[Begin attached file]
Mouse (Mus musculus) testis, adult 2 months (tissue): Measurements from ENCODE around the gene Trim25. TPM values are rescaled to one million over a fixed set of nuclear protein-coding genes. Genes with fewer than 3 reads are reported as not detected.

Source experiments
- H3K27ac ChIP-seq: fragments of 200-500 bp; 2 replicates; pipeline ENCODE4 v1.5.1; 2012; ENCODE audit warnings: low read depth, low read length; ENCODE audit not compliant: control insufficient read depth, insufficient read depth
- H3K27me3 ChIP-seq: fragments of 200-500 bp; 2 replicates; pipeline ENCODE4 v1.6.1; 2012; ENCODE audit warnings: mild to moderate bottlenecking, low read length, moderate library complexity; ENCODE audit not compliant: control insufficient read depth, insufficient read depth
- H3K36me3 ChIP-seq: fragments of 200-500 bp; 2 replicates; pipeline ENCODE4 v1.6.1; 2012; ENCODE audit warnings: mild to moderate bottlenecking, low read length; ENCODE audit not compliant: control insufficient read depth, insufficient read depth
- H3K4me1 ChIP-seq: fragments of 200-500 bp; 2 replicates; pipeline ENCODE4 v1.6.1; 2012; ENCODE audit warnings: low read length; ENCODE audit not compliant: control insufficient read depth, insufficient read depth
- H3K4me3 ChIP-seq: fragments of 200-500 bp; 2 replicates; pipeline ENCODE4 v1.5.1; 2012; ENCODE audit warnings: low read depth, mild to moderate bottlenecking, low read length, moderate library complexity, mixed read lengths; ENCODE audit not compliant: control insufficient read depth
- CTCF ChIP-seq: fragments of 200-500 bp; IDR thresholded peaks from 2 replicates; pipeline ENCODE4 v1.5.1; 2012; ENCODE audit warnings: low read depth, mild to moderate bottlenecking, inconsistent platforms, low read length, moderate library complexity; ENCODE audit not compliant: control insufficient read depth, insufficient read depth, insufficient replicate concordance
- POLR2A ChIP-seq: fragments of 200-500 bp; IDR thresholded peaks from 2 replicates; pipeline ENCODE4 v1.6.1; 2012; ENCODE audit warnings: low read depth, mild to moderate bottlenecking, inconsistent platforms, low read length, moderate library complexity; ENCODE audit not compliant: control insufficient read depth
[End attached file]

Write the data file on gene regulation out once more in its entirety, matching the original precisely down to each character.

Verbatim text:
Mouse (Mus musculus) testis, adult 2 months (tissue): Measurements from ENCODE around the gene Trim25. TPM values are rescaled to one million over a fixed set of nuclear protein-coding genes. Genes with fewer than 3 reads are reported as not detected.

Source experiments
- H3K27ac ChIP-seq: fragments of 200-500 bp; 2 replicates; pipeline ENCODE4 v1.5.1; 2012; ENCODE audit warnings: low read depth, low read length; ENCODE audit not compliant: control insufficient read depth, insufficient read depth
- H3K27me3 ChIP-seq: fragments of 200-500 bp; 2 replicates; pipeline ENCODE4 v1.6.1; 2012; ENCODE audit warnings: mild to moderate bottlenecking, low read length, moderate library complexity; ENCODE audit not compliant: control insufficient read depth, insufficient read depth
- H3K36me3 ChIP-seq: fragments of 200-500 bp; 2 replicates; pipeline ENCODE4 v1.6.1; 2012; ENCODE audit warnings: mild to moderate bottlenecking, low read length; ENCODE audit not compliant: control insufficient read depth, insufficient read depth
- H3K4me1 ChIP-seq: fragments of 200-500 bp; 2 replicates; pipeline ENCODE4 v1.6.1; 2012; ENCODE audit warnings: low read length; ENCODE audit not compliant: control insufficient read depth, insufficient read depth
- H3K4me3 ChIP-seq: fragments of 200-500 bp; 2 replicates; pipeline ENCODE4 v1.5.1; 2012; ENCODE audit warnings: low read depth, mild to moderate bottlenecking, low read length, moderate library complexity, mixed read lengths; ENCODE audit not compliant: control insufficient read depth
- CTCF ChIP-seq: fragments of 200-500 bp; IDR thresholded peaks from 2 replicates; pipeline ENCODE4 v1.5.1; 2012; ENCODE audit warnings: low read depth, mild to moderate bottlenecking, inconsistent platforms, low read length, moderate library complexity; ENCODE audit not compliant: control insufficient read depth, insufficient read depth, insufficient replicate concordance
- POLR2A ChIP-seq: fragments of 200-500 bp; IDR thresholded peaks from 2 replicates; pipeline ENCODE4 v1.6.1; 2012; ENCODE audit warnings: low read depth, mild to moderate bottlenecking, inconsistent platforms, low read length, moderate library complexity; ENCODE audit not compliant: control insufficient read depth